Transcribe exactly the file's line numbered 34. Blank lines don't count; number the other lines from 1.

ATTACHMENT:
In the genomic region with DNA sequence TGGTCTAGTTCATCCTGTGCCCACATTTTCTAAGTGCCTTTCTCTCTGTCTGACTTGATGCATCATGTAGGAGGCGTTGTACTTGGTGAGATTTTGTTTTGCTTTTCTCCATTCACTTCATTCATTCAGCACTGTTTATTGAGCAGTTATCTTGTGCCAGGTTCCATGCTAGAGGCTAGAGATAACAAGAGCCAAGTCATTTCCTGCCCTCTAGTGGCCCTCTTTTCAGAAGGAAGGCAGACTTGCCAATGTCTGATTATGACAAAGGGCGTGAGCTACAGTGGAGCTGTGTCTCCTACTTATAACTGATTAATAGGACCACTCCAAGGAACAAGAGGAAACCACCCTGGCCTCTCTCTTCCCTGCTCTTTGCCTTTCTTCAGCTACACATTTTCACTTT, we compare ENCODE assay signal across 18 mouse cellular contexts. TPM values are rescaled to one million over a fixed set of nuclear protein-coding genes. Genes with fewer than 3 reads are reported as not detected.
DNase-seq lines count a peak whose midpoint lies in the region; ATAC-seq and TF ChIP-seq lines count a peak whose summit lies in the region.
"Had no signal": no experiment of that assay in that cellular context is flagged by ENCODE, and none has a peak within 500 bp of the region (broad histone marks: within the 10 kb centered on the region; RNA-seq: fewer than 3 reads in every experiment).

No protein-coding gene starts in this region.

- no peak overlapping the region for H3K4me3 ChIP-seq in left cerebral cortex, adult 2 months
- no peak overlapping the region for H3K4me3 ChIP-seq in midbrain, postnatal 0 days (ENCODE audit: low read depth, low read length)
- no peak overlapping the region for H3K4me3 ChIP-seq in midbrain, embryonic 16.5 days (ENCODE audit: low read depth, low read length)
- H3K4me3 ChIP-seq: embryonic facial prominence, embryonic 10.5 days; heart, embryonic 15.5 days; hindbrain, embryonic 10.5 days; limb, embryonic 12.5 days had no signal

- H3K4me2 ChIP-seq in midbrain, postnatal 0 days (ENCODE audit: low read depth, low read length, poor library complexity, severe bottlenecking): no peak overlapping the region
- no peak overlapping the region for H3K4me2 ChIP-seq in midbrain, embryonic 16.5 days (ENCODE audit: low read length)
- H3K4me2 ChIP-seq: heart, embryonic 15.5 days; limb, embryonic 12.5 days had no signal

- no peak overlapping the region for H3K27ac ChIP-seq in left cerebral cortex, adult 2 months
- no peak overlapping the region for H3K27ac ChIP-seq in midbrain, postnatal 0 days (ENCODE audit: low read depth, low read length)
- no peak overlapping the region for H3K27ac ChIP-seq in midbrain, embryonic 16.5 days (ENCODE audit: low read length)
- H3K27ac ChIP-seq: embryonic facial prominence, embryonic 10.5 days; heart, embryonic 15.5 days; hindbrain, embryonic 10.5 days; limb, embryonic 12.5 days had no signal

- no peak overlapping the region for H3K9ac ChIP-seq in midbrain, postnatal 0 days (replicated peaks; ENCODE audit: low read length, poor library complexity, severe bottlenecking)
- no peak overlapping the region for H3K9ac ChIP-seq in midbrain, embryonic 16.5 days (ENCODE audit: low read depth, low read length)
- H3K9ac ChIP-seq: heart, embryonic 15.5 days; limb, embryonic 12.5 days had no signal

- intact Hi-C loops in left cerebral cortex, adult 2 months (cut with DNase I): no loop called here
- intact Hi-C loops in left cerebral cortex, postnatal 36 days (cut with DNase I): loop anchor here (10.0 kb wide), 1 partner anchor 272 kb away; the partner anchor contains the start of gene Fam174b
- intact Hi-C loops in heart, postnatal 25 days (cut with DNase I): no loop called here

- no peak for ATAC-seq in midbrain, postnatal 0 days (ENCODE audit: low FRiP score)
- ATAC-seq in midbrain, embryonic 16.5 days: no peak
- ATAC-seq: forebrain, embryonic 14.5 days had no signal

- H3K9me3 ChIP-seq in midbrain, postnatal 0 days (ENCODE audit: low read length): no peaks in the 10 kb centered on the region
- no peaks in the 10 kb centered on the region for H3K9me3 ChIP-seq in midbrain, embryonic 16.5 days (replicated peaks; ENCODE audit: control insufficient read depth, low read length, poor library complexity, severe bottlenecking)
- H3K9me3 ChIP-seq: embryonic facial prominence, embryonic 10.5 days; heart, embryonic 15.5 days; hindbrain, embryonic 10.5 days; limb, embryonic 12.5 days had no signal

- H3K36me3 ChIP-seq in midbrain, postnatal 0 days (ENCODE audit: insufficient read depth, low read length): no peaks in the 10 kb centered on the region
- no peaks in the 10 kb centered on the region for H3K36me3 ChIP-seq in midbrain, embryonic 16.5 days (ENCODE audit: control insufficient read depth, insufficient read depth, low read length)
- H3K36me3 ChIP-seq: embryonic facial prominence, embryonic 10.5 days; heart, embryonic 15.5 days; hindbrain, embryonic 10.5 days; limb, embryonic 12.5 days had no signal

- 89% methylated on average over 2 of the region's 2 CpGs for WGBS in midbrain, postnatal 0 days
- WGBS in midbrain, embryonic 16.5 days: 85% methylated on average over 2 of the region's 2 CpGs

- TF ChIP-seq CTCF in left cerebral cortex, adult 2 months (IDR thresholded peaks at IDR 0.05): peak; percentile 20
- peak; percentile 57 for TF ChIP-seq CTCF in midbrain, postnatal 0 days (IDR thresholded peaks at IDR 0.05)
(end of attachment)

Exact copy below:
- peak; percentile 57 for TF ChIP-seq CTCF in midbrain, postnatal 0 days (IDR thresholded peaks at IDR 0.05)